U.S. Treasurys prices slid on Friday, marking the worst week in two months due to persistent fears the Federal Reserve will pare its bond purchases in September as the economy has showed signs of further improvement.
Yields on longer-dated Treasurys hit two-year highs, with the benchmark 10-year yield moving closer to the psychological 3 percent threshold, which some analysts said spurred mortgage companies to reduce Treasurys hedges that soured during this week's yield spike.
"It's a further belief that the economy is on a more sustainable path," said Jennifer Vail, head of fixed income at U.S. Bank's wealth management group in Minneapolis. "The market believes that we are closer to the end of not only bond purchases but also the end of near zero interest rate policy."
A number of investors that had bet on yield decreases on a summer lull in August, and after the U.S. Treasury ended its near-term supply, have also been stopped out of their positions, which has added to the bond weakness.
Investors in the United States and abroad have been curtailing their Treasurys exposure since May 22 when Fed Chairman Ben Bernanke first raised the notion the U.S. central bank might dial back its $85 billion monthly purchases of Treasurys and mortgage-backed securities.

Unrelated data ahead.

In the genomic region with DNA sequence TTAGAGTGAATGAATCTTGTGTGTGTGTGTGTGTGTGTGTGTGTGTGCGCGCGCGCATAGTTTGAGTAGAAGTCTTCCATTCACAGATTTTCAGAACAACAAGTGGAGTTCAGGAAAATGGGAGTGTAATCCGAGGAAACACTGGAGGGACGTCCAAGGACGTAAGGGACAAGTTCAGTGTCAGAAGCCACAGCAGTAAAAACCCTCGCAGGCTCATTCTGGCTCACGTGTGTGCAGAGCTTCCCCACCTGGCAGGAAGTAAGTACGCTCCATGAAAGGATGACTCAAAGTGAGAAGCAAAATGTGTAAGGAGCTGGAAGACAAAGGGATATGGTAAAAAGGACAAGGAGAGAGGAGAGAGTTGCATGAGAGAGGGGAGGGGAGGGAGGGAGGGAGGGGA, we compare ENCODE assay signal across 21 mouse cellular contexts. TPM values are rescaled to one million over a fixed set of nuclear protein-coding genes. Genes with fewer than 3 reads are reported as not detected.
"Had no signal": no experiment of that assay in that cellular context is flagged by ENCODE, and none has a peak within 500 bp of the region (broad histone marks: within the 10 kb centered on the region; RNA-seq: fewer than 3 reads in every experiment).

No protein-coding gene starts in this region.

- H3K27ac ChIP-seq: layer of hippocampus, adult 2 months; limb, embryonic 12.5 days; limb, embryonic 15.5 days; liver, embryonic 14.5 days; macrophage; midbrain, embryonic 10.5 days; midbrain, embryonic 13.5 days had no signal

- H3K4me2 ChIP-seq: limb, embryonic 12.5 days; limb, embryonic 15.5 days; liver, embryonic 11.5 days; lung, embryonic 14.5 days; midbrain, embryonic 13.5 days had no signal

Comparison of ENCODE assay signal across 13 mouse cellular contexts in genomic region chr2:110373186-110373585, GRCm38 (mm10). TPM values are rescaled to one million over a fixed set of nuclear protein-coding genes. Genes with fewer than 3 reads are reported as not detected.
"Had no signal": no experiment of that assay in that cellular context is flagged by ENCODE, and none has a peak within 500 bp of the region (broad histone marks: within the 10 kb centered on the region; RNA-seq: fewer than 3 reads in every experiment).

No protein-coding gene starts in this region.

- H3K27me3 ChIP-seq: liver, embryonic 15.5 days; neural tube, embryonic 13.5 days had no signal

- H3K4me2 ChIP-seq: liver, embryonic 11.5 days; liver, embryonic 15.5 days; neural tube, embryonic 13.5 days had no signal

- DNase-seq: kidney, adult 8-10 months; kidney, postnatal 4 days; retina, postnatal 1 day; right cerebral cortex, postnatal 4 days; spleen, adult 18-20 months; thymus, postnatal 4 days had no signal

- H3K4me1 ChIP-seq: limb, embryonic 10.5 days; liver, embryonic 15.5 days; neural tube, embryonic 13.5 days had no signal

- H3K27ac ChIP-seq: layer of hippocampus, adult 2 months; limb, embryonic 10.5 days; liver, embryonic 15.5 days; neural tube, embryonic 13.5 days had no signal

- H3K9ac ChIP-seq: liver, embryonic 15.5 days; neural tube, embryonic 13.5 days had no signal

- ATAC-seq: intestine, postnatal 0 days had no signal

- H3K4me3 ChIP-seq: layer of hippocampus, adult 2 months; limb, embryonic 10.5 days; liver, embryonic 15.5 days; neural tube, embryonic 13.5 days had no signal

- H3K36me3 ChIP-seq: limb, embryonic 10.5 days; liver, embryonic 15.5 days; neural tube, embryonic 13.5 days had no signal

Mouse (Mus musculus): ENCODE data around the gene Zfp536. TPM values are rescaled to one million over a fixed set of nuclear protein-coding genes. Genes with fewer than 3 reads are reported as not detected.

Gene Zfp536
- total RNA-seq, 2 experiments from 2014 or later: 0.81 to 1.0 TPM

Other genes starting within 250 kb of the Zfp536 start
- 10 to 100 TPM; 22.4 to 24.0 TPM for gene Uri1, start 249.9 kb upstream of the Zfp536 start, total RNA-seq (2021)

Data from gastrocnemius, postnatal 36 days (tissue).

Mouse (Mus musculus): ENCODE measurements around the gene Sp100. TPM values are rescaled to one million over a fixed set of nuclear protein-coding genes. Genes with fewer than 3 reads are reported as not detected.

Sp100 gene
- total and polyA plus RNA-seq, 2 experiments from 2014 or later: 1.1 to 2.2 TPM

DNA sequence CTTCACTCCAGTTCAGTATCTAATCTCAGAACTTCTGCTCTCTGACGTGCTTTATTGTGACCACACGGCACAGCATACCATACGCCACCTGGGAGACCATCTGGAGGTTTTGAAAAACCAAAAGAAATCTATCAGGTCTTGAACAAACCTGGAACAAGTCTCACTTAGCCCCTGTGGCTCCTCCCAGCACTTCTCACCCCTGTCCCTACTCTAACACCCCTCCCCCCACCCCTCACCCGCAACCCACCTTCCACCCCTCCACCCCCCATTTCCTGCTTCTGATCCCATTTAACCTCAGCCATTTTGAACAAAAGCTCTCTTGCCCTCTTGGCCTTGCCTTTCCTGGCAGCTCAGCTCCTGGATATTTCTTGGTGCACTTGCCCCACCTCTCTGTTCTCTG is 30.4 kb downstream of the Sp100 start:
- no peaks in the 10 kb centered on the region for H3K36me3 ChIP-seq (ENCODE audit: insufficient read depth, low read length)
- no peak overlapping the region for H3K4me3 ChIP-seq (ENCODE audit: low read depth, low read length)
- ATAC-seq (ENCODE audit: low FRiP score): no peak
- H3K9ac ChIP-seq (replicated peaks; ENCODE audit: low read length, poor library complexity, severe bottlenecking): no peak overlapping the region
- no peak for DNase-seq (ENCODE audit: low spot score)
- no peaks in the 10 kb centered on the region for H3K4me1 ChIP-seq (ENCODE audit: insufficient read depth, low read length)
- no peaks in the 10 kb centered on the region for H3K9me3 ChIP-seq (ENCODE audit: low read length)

On the open market, benchmark 10-year Treasury notes last traded 18/32 lower in price with a yield of 2.832 percent, up 6.7 basis points from late on Thursday.
On moderate trading volume, the 10-year yield reached as high as 2.866 percent, a level not seen since July 29, 2011, according to Reuters data.
For the week, the 10-year yield was on track to rise 25 basis points, the biggest weekly rise since mid-June when it posted its largest one-week jump since November 2001.
The 30-year bond shed about 1 point in price, yielding 3.868 percent after hitting 3.885 percent earlier, which was the highest since Aug. 4, 2011.